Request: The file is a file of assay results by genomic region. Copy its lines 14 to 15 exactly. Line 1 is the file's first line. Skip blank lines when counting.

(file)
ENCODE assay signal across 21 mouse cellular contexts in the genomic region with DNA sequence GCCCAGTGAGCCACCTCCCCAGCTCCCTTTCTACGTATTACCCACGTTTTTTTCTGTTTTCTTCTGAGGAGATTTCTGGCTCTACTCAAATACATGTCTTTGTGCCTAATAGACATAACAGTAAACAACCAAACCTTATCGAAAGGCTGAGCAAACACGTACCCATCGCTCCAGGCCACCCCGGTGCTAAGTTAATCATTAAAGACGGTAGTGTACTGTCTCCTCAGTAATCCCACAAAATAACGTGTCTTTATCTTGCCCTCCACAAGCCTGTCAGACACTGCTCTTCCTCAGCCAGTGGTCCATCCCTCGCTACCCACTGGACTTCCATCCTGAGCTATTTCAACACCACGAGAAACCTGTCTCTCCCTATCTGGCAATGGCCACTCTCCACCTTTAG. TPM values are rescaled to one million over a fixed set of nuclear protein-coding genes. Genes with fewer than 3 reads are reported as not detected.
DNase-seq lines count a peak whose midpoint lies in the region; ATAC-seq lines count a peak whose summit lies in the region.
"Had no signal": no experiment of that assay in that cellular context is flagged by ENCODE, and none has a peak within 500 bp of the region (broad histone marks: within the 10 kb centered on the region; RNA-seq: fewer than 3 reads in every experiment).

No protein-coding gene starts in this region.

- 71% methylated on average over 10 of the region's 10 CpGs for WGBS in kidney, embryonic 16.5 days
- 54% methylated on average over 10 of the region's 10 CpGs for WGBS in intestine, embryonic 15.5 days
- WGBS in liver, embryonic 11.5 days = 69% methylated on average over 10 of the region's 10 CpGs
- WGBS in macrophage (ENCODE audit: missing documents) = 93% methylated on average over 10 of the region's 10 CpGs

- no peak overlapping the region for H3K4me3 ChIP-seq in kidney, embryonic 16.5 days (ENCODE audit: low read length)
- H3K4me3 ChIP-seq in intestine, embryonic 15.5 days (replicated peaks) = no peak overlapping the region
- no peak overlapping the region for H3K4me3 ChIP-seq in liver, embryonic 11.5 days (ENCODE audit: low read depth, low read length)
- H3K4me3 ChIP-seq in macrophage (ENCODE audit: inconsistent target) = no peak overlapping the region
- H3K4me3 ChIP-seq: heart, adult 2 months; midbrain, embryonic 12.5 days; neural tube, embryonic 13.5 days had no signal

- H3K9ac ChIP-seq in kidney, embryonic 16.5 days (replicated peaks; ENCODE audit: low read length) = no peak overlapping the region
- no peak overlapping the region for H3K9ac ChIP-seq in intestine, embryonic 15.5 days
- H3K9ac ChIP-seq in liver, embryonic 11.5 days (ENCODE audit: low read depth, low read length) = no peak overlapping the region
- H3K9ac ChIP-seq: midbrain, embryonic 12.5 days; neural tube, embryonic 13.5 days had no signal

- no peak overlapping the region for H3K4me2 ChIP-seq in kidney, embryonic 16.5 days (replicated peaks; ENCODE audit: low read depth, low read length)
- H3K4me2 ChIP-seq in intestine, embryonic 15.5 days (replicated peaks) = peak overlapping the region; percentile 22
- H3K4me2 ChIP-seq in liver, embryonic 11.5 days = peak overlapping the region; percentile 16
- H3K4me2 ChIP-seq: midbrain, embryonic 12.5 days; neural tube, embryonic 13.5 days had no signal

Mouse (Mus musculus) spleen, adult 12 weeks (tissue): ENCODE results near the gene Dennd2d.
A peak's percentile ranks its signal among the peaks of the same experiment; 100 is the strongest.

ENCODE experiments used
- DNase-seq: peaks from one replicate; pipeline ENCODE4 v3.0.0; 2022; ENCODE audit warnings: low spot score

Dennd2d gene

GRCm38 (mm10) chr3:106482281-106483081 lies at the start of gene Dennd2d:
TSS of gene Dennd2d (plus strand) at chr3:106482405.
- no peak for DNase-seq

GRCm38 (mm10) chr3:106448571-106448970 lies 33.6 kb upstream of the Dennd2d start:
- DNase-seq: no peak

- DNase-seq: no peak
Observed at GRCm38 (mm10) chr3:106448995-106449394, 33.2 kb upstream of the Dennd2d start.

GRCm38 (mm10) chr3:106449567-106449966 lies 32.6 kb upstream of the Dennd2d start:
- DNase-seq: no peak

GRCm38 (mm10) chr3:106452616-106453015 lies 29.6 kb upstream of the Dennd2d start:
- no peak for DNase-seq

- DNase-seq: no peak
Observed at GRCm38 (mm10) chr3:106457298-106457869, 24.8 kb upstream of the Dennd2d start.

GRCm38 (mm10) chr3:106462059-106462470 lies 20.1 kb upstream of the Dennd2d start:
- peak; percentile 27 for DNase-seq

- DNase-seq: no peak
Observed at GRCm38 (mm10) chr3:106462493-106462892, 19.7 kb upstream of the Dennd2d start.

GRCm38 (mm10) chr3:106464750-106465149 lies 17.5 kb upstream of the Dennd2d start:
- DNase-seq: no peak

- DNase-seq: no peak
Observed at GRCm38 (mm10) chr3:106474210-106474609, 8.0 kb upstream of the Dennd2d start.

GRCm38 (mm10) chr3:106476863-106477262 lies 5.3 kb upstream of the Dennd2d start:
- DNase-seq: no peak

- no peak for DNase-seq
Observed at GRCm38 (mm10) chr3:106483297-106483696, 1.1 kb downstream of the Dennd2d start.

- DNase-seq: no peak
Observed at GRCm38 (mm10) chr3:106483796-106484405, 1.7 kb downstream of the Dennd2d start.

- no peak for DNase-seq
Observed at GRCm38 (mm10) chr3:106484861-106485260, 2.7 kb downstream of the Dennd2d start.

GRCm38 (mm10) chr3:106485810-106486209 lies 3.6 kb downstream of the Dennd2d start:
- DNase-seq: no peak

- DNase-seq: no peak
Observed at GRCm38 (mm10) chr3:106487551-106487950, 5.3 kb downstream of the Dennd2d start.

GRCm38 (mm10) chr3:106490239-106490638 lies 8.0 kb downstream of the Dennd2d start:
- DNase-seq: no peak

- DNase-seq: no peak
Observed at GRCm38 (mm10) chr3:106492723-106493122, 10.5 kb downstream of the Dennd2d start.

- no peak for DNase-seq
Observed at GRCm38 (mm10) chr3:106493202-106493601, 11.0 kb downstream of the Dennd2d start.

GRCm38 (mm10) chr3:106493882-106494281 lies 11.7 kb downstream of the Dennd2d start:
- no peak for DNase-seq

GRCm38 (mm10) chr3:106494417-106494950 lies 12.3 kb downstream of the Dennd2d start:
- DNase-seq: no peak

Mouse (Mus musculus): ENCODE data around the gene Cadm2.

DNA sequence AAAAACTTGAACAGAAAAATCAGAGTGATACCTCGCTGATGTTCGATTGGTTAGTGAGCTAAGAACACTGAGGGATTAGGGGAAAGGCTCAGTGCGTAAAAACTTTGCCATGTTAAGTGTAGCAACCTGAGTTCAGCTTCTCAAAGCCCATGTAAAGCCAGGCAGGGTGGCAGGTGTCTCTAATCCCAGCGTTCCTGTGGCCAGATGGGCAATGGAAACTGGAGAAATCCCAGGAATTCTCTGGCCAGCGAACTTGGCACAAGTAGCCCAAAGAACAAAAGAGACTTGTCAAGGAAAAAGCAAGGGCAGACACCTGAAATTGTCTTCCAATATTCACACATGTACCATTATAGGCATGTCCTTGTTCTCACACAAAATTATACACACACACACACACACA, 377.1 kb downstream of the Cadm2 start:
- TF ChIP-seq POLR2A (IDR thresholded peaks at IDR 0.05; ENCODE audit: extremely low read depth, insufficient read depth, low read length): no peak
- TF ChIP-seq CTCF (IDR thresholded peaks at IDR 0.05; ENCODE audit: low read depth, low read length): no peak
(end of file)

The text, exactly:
- H3K9ac ChIP-seq in kidney, embryonic 16.5 days (replicated peaks; ENCODE audit: low read length) = no peak overlapping the region
- no peak overlapping the region for H3K9ac ChIP-seq in intestine, embryonic 15.5 days